A review of James Burgh’s Political Disquisitions in the Göttingische Anzeigen von gelehrten Sachen from April 1776 described the author thus: “He is a republican. Granted, he does not want to overthrow the constitution of the state, since it happens to be as it is, but in his opinion England would be much greater, possess more honour, power and happiness if it were a republic”. The book is based on “the Sidneyian doctrines of the nature of government,” which, according to the reviewer, were well known. In the contemporary context this meant that the author, Burgh, was highly critical of English ministers of government who sought only to augment the power of the Crown by subverting and bribing parliament. The Lords as well were merely servants of the Crown and completely useless to the state. In contrast, Parliament, the ideal of which was exemplified by the Long Parliament, was the servant of the people, which holds supreme power.
The review is of interest to the present project, as well as the scholarship on republicanism in general, in several respects. First, it points to the importance of journals and reviews for conveying knowledge about, and creating an interest in, republican authors and texts. Even when critical a review could not help but explain the ideas and principles of republican texts to its readers.
Second, the review indicates that a familiarity with Algernon Sidney’s political thought, through whatever medium, and thus with republican principles was fairly widespread among the informed, reading public in Germany. This seems not to have been a recent phenomenon. A 1711 review of a French translation of Sidney’s Discourses on government in the Leipzig-based Acta eruditorum passed over a discussion of the contents of the work as it was already well-known: “hic liber in manibus omnium versatur.”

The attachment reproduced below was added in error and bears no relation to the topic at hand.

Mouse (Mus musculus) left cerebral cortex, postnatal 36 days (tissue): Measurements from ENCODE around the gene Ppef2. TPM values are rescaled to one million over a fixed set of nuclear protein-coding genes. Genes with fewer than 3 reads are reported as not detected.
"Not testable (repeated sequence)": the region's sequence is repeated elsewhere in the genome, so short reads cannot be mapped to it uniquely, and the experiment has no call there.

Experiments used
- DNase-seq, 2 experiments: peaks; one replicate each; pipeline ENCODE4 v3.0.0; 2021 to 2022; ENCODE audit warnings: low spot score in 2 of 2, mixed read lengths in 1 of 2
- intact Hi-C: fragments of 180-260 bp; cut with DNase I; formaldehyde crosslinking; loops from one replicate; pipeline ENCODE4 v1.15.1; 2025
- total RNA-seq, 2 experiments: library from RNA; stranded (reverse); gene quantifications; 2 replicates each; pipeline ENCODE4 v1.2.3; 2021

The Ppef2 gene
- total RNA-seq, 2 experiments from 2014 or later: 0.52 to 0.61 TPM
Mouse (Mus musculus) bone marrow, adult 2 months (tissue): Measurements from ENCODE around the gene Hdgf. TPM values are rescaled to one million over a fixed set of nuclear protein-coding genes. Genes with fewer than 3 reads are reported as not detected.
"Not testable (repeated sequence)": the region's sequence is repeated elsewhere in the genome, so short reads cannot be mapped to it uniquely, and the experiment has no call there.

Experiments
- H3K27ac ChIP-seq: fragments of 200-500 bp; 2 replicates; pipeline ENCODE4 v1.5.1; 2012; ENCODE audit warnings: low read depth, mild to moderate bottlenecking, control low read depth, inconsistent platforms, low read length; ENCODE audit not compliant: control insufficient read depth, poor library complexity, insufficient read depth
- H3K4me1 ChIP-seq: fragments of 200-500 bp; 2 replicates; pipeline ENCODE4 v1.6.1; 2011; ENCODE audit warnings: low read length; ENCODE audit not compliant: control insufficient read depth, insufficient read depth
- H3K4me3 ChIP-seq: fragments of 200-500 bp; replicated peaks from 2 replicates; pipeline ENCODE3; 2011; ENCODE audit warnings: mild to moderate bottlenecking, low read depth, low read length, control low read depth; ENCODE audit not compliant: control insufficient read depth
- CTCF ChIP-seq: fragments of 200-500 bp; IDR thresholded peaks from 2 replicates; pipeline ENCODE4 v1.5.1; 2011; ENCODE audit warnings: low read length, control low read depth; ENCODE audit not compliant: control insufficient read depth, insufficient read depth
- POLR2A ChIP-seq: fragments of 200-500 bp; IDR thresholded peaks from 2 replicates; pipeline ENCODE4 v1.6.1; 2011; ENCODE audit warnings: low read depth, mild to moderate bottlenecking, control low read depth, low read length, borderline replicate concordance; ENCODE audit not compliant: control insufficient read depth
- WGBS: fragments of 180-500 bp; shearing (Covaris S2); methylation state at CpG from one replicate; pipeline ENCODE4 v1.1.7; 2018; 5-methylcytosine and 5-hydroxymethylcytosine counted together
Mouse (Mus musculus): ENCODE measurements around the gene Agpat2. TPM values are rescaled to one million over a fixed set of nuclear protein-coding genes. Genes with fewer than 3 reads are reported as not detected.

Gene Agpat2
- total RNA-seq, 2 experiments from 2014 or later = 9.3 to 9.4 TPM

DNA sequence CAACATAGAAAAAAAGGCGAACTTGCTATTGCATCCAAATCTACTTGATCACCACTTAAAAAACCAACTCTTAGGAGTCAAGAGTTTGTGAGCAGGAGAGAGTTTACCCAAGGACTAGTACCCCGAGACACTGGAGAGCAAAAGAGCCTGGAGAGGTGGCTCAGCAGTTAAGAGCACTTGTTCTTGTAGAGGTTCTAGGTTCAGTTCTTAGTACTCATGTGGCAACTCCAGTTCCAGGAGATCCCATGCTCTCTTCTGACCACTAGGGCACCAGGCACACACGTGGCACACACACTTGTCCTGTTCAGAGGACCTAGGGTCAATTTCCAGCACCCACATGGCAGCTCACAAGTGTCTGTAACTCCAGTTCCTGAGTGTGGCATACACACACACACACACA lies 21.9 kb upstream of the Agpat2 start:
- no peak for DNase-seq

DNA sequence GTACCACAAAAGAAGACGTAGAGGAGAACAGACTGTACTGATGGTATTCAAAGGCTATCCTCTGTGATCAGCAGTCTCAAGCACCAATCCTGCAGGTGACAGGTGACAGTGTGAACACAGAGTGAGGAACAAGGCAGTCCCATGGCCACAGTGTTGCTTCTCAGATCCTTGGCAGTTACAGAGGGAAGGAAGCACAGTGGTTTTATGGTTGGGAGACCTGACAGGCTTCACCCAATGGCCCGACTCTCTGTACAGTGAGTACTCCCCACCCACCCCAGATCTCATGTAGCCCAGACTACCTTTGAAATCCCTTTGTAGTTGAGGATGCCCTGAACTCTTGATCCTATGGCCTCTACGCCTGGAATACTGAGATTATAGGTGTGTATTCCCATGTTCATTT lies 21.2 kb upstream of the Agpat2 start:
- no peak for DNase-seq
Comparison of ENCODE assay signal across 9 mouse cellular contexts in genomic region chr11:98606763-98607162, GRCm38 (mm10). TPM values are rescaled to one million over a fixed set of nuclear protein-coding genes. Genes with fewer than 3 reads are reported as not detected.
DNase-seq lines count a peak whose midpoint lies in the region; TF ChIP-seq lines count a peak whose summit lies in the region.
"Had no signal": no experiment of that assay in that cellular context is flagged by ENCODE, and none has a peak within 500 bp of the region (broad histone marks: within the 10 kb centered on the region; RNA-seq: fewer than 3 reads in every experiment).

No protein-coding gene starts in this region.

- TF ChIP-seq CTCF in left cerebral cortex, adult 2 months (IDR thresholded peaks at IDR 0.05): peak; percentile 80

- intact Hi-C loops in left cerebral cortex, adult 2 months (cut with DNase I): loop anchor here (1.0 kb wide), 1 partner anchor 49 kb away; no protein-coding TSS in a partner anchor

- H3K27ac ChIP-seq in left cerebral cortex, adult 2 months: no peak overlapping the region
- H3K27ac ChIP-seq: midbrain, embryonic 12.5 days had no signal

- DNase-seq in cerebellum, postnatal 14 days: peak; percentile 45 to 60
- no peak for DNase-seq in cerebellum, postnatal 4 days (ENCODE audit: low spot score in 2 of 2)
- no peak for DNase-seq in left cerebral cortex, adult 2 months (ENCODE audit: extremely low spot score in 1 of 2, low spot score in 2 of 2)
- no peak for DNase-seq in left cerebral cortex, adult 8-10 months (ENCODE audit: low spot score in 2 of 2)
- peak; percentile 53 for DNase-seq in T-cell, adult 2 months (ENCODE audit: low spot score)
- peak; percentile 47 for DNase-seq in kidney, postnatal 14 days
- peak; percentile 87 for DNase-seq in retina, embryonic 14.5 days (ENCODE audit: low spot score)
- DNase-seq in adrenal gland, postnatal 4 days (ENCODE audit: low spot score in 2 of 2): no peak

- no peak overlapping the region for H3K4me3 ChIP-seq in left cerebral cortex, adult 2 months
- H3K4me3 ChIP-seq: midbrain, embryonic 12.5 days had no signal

Third, the review offers an explicit definition of what it means to be a republican, thus addressing recent debates over the meaning of the concept of republicanism. While the reviewer acknowledges a concept of a form of republican exclusivism (of a republican as one who would seek “to overthrow the constitution” of a monarchical state), he also argues that in the 18th century to be a republican is compatible with accepting a form of monarchical government, a monarchical republicanism. Further, James Burgh’s book is presented as the application of specific republican, Sidneyian, principles to an 18th-century context, where they may result in a different position.
This all suggests that, as Rachel has recently argued, it will be fruitful to treat the term republicanism as covering a range of distinct variations of a language connected by certain family resemblances, resemblances which developed as republican texts and ideas were transmitted across time and national borders. Tracing the reception of English republican texts in 18th and 19th century Germany, in the hands of both sympathetic and critical readers and writers, promises to be an interesting endeavour that will shed important light on the development and use of republican ideas in Continental Europe and on the concept of republicanism.
Mads Langballe Jensen